Beating the Charlotte Bobcats-Hornets use to mean so little that teams would purposefully bench their starters in an attempt to keep them fresh for more important games. In media circles, they called it a "scheduled loss."
During Charlotte's quest for mediocrity, they stumbled headlong into the Era of Despair.
As Charlotte entered one of the toughest parts of the early-season schedule last week - games against perennial contenders and an upstart Suns team - fans learned a little about the Bobcats-Hornets. We exited the Era of Despair, despite our sub-.500 record.
In losses to Chicago (pre-Derrick Rose injury), Miami and Phoenix, fans learned that Charlotte could not beat good teams. In a blowout win over Milwaukee, we learned that bad teams could not compete with us. And, perhaps most importantly, in a win over Brooklyn, we learned that teams could not play without stars and still beat us.
Charlotte does not suck. We have entered the Era of Mediocrity.
Let that sink in a moment while I repeat it a different way: As of right now, the Bobcats-Hornets are a mediocre basketball team.
For most teams, this would indicate a problem. For this team? Mediocrity indicates a considerable improvement. Think about it this way: These past two weeks looked like a horrid set of blowouts on the schedule. Instead, the Bobcats treaded water.
Of course, the Heat did not have to play their whole team and still beat Charlotte. The best team in basketball will do that. Let's call that game an exception rather than the rule.
Otherwise, last week's tough losses to good teams and wins over struggling teams played into the overall narrative the Bobcats-Hornets have built. They have developed into the early-season NBA litmus test. If you own an NBA franchise, beating Charlotte right now means something.
Hornets-Bobcats losses: Rockets, Pelicans, Knicks, Hawks, Heat, Bulls, Suns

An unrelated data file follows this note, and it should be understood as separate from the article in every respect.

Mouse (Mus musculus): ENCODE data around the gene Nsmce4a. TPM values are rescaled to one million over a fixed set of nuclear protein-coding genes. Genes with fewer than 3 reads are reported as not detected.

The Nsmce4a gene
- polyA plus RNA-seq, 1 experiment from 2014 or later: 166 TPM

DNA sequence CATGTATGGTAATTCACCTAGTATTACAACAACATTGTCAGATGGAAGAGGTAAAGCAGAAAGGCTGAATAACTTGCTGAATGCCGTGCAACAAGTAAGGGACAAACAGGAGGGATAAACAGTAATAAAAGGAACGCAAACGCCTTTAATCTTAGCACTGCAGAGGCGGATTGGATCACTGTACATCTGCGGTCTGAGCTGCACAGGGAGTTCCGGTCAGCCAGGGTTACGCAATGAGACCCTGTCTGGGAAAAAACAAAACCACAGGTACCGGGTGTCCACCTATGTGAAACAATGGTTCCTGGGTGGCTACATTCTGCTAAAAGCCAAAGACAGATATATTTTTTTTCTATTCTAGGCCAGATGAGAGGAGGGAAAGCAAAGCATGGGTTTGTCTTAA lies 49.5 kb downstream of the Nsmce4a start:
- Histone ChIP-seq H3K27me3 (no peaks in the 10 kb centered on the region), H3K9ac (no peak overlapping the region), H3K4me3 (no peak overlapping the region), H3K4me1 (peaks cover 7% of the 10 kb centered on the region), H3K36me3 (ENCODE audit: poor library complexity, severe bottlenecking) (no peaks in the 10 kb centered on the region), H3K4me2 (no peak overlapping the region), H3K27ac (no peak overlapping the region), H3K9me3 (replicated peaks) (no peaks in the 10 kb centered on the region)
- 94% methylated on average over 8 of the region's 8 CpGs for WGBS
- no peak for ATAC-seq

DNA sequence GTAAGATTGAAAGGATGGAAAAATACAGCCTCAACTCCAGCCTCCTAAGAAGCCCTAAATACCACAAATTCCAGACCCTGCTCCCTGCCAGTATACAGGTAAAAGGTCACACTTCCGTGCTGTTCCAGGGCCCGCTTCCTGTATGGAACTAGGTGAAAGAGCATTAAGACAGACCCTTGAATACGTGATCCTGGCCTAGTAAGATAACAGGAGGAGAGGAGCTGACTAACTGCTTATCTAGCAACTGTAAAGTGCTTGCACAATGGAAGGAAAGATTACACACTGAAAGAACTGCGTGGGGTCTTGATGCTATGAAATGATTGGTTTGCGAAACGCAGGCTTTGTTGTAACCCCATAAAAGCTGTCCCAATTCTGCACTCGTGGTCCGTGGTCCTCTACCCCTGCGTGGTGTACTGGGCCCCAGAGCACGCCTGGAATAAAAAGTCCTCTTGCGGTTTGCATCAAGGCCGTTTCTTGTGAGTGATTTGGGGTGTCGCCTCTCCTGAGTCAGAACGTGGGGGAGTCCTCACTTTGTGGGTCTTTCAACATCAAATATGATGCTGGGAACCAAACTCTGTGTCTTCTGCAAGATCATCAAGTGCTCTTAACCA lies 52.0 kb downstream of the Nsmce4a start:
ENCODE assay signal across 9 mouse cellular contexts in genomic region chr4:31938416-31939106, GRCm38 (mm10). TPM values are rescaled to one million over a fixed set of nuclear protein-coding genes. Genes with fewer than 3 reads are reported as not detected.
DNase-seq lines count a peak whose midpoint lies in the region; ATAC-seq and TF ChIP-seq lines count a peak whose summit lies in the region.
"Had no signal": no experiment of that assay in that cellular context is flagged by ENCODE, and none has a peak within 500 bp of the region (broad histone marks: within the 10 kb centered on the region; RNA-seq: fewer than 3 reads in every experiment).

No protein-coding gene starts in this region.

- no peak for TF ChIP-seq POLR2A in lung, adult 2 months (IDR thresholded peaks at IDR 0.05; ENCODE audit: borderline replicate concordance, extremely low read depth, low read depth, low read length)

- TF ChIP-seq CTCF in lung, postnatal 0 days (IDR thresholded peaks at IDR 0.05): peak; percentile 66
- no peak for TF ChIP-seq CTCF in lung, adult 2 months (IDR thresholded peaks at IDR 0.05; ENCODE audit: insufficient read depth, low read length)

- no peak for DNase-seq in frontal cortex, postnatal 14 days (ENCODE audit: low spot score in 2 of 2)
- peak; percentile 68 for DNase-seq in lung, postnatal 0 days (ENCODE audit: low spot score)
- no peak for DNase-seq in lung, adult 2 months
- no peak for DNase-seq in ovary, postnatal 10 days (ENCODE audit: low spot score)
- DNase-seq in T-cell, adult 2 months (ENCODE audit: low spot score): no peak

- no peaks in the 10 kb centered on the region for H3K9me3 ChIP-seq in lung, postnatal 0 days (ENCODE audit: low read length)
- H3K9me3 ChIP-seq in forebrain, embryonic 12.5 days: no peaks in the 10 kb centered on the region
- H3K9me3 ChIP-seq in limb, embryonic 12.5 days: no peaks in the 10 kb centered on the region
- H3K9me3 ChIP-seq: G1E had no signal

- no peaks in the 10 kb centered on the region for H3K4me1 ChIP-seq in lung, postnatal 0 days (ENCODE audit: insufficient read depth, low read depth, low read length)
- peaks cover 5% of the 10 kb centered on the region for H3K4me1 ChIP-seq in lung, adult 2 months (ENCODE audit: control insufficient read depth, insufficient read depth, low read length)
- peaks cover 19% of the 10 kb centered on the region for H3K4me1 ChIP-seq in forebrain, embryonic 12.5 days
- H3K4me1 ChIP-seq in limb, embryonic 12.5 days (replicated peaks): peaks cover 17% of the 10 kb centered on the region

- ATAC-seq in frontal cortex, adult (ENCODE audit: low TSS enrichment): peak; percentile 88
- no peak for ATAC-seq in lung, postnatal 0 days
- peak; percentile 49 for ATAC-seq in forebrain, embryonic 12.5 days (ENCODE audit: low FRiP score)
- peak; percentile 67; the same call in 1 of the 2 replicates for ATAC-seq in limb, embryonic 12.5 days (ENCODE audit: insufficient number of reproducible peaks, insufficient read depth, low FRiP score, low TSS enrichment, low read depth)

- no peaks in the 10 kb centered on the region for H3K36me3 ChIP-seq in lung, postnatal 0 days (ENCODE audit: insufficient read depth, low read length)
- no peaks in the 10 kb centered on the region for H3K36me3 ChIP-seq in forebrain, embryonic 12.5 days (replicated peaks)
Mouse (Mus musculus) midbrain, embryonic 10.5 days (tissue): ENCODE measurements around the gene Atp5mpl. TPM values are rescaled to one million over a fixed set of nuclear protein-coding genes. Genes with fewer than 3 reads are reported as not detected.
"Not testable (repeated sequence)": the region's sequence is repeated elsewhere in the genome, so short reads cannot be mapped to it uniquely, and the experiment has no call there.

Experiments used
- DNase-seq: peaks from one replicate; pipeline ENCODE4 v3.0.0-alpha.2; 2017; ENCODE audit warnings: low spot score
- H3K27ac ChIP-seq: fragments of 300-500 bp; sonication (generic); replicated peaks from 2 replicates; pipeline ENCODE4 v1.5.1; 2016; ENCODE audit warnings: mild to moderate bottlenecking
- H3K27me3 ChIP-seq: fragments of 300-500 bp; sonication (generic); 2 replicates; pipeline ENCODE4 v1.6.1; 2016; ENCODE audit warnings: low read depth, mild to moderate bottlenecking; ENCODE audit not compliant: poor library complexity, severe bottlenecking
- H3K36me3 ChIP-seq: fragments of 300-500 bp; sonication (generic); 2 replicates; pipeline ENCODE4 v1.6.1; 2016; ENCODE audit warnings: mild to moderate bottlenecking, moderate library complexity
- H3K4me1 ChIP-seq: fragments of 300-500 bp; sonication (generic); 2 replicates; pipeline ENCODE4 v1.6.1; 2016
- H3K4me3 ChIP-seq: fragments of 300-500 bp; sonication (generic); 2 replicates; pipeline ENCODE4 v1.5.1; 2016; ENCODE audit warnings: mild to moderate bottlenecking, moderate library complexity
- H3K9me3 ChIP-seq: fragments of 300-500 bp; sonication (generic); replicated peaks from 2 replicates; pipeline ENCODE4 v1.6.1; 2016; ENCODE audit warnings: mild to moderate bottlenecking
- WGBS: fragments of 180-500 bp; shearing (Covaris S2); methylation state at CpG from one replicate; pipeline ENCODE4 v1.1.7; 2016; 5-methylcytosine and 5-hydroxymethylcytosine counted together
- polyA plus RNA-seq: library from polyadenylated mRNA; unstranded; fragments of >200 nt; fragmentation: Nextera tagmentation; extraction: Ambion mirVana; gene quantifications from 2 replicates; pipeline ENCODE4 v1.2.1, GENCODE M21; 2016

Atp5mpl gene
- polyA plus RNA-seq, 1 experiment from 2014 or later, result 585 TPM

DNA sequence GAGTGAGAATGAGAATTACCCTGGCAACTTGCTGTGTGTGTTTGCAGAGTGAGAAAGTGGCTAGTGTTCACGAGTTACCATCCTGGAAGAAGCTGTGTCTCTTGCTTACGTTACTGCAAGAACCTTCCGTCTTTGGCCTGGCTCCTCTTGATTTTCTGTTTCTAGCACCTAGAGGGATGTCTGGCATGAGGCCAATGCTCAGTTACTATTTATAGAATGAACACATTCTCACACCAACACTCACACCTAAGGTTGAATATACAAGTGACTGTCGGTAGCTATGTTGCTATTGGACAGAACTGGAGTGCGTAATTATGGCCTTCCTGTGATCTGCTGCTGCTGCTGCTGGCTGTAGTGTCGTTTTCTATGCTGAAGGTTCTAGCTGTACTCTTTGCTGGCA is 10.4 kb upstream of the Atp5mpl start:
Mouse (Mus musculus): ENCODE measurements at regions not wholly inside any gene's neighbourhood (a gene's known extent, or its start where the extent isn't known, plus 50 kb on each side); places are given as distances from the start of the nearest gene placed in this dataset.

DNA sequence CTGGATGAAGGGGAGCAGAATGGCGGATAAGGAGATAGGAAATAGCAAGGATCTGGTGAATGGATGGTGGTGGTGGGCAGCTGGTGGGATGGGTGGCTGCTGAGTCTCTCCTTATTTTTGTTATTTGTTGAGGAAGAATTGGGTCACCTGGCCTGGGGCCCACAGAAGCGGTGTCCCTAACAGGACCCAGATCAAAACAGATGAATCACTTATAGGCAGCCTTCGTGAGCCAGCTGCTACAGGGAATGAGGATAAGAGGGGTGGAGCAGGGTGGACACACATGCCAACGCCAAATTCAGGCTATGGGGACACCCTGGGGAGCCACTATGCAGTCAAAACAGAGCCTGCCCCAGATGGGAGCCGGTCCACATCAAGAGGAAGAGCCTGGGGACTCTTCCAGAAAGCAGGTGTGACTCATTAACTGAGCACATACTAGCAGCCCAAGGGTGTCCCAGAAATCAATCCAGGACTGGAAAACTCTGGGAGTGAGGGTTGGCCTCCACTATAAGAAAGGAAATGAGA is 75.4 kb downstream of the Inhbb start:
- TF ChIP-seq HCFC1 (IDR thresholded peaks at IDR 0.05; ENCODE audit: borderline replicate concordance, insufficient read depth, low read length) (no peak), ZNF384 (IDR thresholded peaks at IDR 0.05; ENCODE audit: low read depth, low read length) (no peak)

Hornets-Bobcats wins: Cavaliers, Knicks, Raptors, Celtics, Cavaliers, Nets, Bucks
With the exception of the Knicks, a team they have beaten once, the Bobcats have only lost to teams at .500 or better. Their wins have come against the NBA's worst early-season teams - all .500 or worse.
This data won't mean anything in a few weeks, but it means this team is exactly mediocre right now. Their inability to beat good teams could improve with a full-time Al Jefferson or could continue to spiral. Certainly, though, they will be playing teams at their full-strength. With a more formidable lineup and a bench that can keep them in games, Charlotte has ensured something more exciting than their record reflects.
Fans get to see them play the best players in basketball again.
The Brooklyn game proved it; without their starting center and point guard, Brooklyn struggled to score against a much-improved Bobcats-Hornets defense. Brooklyn started a team that would have rested against them last year as Celtics. In fact, they did, taking an aforementioned "scheduled loss." Kevin Garnett and Paul Pierce played big minutes and struggled mightily. This does not mean Brooklyn will continue to struggle once they get healthy, but it proves the larger point about this Charlotte team improving.
While the struggle for mediocrity still leaves the Bobcats-Hornets with much improving to do and some tough lessons to learn, this improvement provides a better on-floor product. The young nucleus improves every game. Kemba Walker hit some clutch shots in the Brooklyn win, Michael Kidd-Gilchrist played solid defense against some of the league's better small forwards though struggling to stop the best player in the world. Jeffrey Taylor's assault on NBA rims continues as he develops a slash-to-the-basket game to compliment his corner three. Cody Zeller continues to warrant more playing time as he crashes the boards.
True, Kemba struggled with his shot over the past two weeks. And Charlotte's abysmal 4th quarter offense showed up often, but close games and tough losses might build a reliable future.
Disgusting as it might seem to lose to the Suns, a road loss to a middling Western Conference squad does not translate as a terrible loss early on. In fact, it looked more like a scheduled loss than anything. Mediocrity comes with multiple boundaries and winning out west proves difficult for the best teams.
Bearing with a bad team - something fans did so often the past few seasons - can take it out of you. Watching other teams take the night off against your squad would frustrate the most ardent fans. So losses to the Suns might turn fans away in other seasons.
This season, though, will be less difficult to watch. The Suns will fade, and so might the near-.500 Bobcats-Hornets. Until then, though, I urge the casual fan (and myself) to enjoy watching the effort this team puts out as well as the effort the other teams must expend to compete with it.
The quest for mediocrity met, the quest for relevance begins.